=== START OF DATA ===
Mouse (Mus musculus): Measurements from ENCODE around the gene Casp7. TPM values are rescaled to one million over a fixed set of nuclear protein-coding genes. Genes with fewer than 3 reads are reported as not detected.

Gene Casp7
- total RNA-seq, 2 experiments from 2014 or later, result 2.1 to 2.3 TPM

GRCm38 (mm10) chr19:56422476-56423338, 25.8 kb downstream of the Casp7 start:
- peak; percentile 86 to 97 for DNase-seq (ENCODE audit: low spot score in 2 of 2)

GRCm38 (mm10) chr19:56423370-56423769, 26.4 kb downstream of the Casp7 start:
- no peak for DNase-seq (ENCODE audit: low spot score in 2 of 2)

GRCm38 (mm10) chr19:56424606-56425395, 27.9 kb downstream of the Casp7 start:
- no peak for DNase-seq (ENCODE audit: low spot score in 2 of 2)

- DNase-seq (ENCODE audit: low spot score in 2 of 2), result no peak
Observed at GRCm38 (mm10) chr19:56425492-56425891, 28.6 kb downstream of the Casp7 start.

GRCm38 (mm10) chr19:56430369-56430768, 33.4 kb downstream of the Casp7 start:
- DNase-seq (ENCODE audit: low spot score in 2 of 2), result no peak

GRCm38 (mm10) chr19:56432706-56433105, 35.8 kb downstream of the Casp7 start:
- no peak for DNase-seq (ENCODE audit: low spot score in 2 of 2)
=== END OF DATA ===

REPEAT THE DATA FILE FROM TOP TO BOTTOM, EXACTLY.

Mouse (Mus musculus): Measurements from ENCODE around the gene Casp7. TPM values are rescaled to one million over a fixed set of nuclear protein-coding genes. Genes with fewer than 3 reads are reported as not detected.

Gene Casp7
- total RNA-seq, 2 experiments from 2014 or later, result 2.1 to 2.3 TPM

GRCm38 (mm10) chr19:56422476-56423338, 25.8 kb downstream of the Casp7 start:
- peak; percentile 86 to 97 for DNase-seq (ENCODE audit: low spot score in 2 of 2)

GRCm38 (mm10) chr19:56423370-56423769, 26.4 kb downstream of the Casp7 start:
- no peak for DNase-seq (ENCODE audit: low spot score in 2 of 2)

GRCm38 (mm10) chr19:56424606-56425395, 27.9 kb downstream of the Casp7 start:
- no peak for DNase-seq (ENCODE audit: low spot score in 2 of 2)

- DNase-seq (ENCODE audit: low spot score in 2 of 2), result no peak
Observed at GRCm38 (mm10) chr19:56425492-56425891, 28.6 kb downstream of the Casp7 start.

GRCm38 (mm10) chr19:56430369-56430768, 33.4 kb downstream of the Casp7 start:
- DNase-seq (ENCODE audit: low spot score in 2 of 2), result no peak

GRCm38 (mm10) chr19:56432706-56433105, 35.8 kb downstream of the Casp7 start:
- no peak for DNase-seq (ENCODE audit: low spot score in 2 of 2)